The Exmoor Society’s prestigious Samuel Foss Conservation Award has been won this year by Christina Williams, whose family own Molland Moor.  Through the drive and determination of Christina, a five-year project called ‘Grazing the Moor’ has been set up with the Molland Estate, the Heather Trust and other partners to monitor the impact of changes to the grazing regime, including the introduction of winter grazing by cattle on the moor.  The hope is that, through the experiment, winter grazing will begin a long-awaited fight-back against the explosion of gorse, bracken and Molinia grass that is threatening the moor’s character.

On receiving the Award, Christina said “25 years ago Molland Moor was in good shape with healthy heather growth.  Now we are battling with the Molinia grasses and gorse and lack of heather but we are committed to returning the moor to its former glorious state!”  Of particular interest in the experiment is the inclusion of a Molinia Control Trial by testing a spray/burn re-seed approach.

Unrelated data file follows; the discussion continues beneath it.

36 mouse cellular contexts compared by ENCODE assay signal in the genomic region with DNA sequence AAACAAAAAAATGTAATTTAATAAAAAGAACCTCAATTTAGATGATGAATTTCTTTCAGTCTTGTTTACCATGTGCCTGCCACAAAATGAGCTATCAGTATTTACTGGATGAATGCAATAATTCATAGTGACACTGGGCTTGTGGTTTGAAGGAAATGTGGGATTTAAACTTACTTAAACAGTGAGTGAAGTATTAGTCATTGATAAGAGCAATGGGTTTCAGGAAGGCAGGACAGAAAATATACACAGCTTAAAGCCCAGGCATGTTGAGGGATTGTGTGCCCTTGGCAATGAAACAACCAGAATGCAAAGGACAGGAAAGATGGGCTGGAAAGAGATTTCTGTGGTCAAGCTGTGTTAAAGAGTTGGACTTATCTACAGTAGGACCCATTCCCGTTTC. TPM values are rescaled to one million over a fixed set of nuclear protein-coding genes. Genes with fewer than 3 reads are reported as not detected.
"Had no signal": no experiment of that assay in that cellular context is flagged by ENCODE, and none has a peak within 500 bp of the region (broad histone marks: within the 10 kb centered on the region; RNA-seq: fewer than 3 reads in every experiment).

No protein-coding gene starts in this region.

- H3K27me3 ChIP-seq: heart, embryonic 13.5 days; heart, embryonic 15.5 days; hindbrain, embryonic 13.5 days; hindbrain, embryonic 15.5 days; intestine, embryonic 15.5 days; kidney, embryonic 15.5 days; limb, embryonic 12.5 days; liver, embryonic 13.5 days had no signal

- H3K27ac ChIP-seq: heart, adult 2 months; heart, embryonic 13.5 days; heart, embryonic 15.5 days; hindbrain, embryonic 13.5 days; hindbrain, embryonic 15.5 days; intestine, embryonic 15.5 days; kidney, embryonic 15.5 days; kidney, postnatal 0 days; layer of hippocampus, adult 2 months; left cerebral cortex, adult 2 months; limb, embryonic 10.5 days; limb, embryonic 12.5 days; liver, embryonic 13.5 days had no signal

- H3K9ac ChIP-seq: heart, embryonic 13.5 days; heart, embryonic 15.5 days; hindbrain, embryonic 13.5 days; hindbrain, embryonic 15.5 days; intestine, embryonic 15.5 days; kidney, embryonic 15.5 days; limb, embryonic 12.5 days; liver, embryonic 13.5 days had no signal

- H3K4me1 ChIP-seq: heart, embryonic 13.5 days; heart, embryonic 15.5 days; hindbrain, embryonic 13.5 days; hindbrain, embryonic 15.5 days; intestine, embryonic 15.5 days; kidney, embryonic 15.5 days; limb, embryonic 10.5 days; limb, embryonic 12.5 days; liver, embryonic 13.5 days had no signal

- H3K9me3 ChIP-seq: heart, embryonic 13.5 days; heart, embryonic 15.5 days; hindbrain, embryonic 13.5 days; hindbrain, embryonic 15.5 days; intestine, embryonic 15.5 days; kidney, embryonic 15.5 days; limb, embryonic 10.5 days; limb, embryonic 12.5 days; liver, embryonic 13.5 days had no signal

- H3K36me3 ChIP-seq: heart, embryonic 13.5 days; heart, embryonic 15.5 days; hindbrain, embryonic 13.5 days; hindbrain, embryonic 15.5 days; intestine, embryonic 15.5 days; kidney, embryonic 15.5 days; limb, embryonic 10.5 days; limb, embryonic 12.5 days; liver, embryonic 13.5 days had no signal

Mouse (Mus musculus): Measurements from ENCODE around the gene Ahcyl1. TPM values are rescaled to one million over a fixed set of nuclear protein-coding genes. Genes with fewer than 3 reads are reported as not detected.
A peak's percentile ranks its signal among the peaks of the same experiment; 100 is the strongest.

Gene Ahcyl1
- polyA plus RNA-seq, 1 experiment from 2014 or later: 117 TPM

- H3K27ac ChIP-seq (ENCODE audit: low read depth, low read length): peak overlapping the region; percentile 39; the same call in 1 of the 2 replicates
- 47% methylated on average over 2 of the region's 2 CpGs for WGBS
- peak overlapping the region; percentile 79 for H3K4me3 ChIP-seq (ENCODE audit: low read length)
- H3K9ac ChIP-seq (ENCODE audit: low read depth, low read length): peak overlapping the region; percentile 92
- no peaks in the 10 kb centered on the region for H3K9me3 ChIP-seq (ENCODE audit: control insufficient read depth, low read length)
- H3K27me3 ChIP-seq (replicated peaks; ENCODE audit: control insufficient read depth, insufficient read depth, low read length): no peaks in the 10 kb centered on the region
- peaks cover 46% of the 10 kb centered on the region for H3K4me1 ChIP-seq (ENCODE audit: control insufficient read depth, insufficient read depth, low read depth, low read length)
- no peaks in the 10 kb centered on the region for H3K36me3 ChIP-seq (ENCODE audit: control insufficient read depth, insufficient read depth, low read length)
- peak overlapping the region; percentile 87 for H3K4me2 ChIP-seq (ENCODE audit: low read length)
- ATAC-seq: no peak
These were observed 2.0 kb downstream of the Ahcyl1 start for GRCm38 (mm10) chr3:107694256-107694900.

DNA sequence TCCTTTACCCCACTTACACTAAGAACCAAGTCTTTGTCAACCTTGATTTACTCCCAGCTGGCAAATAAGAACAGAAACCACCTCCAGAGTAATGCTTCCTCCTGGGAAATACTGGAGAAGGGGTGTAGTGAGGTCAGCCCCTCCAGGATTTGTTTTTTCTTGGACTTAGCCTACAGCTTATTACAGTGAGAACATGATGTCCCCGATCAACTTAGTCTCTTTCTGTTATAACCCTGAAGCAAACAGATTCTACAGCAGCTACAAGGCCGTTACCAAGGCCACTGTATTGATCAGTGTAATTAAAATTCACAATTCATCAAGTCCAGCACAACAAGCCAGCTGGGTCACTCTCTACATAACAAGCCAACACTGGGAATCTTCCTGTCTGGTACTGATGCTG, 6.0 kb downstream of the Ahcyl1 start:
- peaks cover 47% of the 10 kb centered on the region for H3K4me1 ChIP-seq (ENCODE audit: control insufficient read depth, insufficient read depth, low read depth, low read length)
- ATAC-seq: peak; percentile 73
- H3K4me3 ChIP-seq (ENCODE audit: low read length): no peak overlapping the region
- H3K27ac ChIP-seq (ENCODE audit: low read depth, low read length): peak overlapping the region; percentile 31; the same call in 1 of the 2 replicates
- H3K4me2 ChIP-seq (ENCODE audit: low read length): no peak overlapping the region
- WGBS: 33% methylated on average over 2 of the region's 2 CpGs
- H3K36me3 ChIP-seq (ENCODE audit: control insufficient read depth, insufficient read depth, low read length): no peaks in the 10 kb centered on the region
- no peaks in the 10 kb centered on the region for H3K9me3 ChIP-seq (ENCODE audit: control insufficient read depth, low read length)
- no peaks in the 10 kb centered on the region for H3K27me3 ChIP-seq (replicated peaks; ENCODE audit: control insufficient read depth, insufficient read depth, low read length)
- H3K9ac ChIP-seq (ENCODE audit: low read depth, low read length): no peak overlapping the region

“Management of Exmoor’s moorland remains contentious, with concerns over stocking numbers and lack of swaling and winter grazing,” says Rachel Thomas, Chairman of The Exmoor Society.  “Traditional hill farming practices in the past 25 years have been severely restricted by Natural England and it is now pleasing to see that it is allowing more flexibility and not just following the regime set for England’s northern moorlands.  Christina Williams is to be congratulated in bringing so many people together to find a way ahead for moorland management in this important landscape of Exmoor.”

PHOTO: Baroness Ann Mallalieu, Vice President of The Exmoor Society (left), with award winner Mrs Christina Williams.

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